piracy shield ticket

These subdomains, such as pdvsvvp, yzzazup and zwjntqj, are generated by IPTV services at will. A unique subdomain could be generated for each subscriber of the service, or 1,000 subdomains, 100,000, or even a million subdomains, could be generated for other reasons linked to blocking circumvention.

As reported in January, Sky TV in the UK faces the same issue. After obtaining a court order that targeted around half a dozen IPTV providers, subdomains/domains like those shown below became a target for blocking.

sky-iptv-dga

In the Piracy Shield blocking ticket, the URLs contain a main domain and one subdomain. In the sample relating to Sky blocking, one main domain and two subdomains. These subdomains are almost infinitely variable and can be generated, disappeared, and regenerated at will, at zero cost to the provider.

More Subdomains Coming Up

By January, the number of subdomains blocked by the Premier League, relating to roughly six IPTV providers per the court order, exceeded 4,500. As far as we’re able to determine, since then, another 4,600+ have been blocked, leading to a grand total of ~9,100 domain/subdomains (FQDN) blocked for roughly six IPTV providers.

In Serie A success-story parlance, this would amount to the blocking of 9,100 illegal sites and a gross misrepresentation of events on the ground. Domain terminology can’t be dismissed as unimportant or talk simply for geeks, it’s the basis for a sensible discussion.

That being said, the number of domains and IP addresses blocked proves almost nothing. A 2021 report published by the EUIPO estimated there were 5,000 sites offering live sports in Europe alone.

If that number doubled since then, and it probably has, Piracy Shield would’ve blocked them all in two months. But blocking an illegal site is not the same as blocking IP addresses and subdomains, regardless of what official information sources claim.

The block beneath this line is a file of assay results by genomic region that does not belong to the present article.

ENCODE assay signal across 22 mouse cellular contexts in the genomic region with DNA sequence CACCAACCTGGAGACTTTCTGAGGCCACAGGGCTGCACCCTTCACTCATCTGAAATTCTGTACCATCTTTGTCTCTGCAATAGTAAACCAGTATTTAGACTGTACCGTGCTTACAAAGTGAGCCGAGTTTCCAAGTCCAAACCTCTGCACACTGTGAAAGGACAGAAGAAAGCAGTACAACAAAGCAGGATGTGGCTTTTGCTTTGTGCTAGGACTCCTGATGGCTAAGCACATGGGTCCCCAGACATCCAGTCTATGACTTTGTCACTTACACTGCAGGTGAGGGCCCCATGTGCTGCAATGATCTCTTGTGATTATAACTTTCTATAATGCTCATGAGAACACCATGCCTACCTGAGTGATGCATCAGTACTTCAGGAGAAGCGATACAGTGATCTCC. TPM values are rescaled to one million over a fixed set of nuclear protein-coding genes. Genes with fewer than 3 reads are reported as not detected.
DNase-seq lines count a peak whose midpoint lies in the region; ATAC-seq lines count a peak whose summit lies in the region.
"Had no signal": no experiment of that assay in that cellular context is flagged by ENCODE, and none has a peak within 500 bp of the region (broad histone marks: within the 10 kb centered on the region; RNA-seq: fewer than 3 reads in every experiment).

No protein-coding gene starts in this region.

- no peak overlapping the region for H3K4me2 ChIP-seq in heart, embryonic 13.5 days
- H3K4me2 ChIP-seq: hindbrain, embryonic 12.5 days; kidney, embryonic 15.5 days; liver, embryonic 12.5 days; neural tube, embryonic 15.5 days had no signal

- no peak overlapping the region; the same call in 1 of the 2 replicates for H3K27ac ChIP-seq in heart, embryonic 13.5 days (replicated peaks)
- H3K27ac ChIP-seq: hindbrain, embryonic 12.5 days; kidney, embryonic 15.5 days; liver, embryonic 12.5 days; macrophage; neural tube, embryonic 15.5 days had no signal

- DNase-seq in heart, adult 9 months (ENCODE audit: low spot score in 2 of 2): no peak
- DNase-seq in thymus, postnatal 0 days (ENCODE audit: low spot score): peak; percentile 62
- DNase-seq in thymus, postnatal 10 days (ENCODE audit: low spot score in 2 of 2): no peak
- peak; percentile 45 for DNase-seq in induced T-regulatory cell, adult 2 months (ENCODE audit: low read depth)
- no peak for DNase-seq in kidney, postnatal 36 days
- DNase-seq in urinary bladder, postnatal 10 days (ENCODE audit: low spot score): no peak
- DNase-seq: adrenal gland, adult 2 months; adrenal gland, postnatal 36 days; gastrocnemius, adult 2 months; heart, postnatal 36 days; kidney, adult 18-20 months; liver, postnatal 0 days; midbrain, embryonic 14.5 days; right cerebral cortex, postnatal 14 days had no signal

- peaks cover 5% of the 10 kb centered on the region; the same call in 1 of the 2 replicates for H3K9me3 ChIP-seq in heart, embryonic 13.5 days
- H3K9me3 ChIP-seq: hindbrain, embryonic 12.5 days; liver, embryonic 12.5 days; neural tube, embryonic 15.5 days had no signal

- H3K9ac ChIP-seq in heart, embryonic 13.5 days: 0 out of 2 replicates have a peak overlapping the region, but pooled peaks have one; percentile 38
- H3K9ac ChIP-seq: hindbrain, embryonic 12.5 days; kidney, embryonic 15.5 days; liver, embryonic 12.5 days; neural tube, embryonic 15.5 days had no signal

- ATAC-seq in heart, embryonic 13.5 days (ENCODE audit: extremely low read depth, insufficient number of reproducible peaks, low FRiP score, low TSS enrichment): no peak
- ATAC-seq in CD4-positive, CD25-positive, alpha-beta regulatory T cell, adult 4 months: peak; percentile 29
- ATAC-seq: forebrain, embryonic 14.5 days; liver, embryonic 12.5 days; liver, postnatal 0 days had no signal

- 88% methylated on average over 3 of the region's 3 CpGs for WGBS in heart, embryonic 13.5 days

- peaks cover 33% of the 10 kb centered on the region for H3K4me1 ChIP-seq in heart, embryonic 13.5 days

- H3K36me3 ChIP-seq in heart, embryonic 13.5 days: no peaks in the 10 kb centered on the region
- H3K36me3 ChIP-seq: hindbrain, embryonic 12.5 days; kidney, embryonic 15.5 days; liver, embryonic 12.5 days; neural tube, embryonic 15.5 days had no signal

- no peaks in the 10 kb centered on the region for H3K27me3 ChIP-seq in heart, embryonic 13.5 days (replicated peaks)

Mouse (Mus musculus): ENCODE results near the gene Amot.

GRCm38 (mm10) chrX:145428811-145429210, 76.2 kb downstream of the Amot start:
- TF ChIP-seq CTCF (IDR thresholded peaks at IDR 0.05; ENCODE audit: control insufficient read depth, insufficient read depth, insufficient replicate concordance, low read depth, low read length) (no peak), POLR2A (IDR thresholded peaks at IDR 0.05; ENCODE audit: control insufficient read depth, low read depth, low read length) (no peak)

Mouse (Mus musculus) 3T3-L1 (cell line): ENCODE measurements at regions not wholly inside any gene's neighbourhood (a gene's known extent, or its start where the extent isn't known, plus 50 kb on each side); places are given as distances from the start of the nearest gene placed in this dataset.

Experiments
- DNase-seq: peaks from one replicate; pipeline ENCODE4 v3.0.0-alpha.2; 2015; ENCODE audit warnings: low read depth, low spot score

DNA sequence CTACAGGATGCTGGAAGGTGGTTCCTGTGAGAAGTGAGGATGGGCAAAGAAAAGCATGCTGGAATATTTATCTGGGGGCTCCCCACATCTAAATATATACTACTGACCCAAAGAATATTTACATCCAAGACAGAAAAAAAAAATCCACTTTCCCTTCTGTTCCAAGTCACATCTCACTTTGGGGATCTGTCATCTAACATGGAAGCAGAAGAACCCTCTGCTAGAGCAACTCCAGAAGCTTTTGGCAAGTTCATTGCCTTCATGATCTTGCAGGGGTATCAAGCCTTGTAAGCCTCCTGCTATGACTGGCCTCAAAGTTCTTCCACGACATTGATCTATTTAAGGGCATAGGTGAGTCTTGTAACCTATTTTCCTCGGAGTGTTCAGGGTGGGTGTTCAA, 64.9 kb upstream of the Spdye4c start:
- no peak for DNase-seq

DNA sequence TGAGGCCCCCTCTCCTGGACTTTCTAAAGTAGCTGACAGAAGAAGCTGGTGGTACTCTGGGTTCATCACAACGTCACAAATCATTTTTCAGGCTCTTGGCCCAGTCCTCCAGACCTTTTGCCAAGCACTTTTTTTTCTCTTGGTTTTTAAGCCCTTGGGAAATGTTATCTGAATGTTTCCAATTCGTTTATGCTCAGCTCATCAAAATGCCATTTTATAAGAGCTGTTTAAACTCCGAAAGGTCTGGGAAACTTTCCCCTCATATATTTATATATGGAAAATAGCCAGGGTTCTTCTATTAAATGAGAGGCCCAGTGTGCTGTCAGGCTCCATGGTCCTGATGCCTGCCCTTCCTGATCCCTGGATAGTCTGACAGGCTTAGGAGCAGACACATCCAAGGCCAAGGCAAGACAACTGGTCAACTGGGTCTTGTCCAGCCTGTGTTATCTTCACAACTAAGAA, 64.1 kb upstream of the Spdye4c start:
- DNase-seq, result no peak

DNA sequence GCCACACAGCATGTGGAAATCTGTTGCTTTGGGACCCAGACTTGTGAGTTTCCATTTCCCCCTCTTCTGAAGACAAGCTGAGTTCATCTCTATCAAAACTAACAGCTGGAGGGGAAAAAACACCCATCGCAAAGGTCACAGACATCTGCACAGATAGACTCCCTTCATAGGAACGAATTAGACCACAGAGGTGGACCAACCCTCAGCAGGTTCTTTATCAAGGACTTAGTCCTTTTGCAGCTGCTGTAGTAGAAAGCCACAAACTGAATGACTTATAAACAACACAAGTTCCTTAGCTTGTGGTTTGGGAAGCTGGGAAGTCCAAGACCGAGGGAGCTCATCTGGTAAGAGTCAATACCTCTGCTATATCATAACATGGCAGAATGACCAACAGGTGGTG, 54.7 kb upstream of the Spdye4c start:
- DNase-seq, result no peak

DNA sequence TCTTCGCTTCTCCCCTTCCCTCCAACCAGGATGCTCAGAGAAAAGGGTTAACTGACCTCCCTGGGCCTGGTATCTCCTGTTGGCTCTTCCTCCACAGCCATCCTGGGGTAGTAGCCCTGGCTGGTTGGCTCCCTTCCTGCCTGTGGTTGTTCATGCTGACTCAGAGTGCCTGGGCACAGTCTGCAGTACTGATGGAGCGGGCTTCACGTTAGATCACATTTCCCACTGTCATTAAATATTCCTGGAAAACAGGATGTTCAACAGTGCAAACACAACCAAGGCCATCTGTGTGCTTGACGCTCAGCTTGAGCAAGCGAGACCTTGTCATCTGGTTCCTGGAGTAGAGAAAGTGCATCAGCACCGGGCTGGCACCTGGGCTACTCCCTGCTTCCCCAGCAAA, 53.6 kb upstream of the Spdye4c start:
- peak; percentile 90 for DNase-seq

Not Cloned or Hacked Although AGCOM Was Hacked a Bit

As noted by AGCOM, journalists have been relying on their own sources to report on Piracy Shield since February. The regulator paints these sources as unreliable and anonymous but, in the absence of official information for almost that entire period, most journalists reported to the best of their ability.

The articles featuring official information from Capitanio and De Siervo both touch on a story broken here at TF; the unexpected appearance of alleged Piracy Shield source code and confidential documentation on GitHub.

In comments to Corriere, De Siervo is extremely clear: “It is not true that the source code of the platform was cloned.”

In his article published by Agendadigitale.eu, Capitanio writes that “some confidential information was only released on Github, a site used mainly by developers, which, in any case, did not affect [Piracy Shield’s] functioning at all.”

In case the message isn’t clear, Capitanio is unequivocal: “Piracy Shield was absolutely not hacked.”

De Siervo, however, suggests there might have been a bit of hacking, but not really that much, and in any event, use of the word AGCOM and Piracy Shield may (or may not) be interchangeable

“The hackers only breached the first level of protection of the AGCOM website. The security of the platform is not compromised at all,” he told Corriere.

In fact, Piracy Shield is so good, De Siervo says foreign countries want to buy it.
(Note: this statement is from an official source)

From: TF, for the latest news on copyright battles, piracy and more.